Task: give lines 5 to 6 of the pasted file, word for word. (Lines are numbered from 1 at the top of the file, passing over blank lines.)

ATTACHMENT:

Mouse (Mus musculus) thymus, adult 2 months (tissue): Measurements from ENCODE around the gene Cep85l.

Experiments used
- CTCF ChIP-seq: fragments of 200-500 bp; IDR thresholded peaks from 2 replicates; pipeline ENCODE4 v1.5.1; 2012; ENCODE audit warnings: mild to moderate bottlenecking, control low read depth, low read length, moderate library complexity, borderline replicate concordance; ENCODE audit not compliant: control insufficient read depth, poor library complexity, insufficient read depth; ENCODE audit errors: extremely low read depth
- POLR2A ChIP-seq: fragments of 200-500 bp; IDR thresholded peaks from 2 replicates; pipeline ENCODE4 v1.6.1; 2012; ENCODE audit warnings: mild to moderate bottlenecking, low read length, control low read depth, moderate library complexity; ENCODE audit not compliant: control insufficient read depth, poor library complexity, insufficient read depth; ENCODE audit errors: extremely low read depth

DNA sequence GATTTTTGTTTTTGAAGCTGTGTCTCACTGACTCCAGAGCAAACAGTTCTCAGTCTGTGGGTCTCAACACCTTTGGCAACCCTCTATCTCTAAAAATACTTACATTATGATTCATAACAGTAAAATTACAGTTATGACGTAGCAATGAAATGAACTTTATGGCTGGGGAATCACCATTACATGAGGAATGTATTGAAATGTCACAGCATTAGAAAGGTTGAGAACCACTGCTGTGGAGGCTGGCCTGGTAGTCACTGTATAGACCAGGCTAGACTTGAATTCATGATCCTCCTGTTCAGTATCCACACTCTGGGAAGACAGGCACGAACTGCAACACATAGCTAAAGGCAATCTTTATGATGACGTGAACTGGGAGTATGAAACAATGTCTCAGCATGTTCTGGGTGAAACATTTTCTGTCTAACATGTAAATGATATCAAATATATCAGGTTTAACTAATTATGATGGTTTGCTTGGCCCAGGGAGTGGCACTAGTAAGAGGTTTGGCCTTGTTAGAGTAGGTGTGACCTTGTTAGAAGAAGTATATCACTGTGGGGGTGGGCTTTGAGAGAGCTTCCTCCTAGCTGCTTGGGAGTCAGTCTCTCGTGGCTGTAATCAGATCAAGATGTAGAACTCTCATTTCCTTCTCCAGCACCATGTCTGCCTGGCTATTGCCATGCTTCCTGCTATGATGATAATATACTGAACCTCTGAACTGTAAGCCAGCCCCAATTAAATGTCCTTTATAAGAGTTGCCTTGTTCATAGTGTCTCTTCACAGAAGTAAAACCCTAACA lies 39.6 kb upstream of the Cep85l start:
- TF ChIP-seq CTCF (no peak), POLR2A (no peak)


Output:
DNA sequence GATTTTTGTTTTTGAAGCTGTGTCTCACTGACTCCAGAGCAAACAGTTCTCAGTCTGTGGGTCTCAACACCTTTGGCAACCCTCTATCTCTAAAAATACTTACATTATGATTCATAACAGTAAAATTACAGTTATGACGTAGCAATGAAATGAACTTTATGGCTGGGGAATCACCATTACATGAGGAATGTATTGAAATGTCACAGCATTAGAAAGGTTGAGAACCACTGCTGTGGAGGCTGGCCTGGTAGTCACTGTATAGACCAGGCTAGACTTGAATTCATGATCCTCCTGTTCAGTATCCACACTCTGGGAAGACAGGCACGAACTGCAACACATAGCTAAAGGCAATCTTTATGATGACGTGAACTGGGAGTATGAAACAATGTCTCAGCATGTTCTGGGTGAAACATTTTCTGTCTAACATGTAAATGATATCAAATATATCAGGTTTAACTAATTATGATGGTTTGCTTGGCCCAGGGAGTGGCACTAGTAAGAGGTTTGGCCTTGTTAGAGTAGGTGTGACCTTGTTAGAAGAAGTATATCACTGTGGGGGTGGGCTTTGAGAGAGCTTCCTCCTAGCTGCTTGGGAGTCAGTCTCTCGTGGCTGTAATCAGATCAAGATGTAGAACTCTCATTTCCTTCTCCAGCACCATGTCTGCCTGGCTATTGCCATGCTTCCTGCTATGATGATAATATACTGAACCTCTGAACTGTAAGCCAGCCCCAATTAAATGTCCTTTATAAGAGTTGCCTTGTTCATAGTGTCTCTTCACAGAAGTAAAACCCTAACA lies 39.6 kb upstream of the Cep85l start:
- TF ChIP-seq CTCF (no peak), POLR2A (no peak)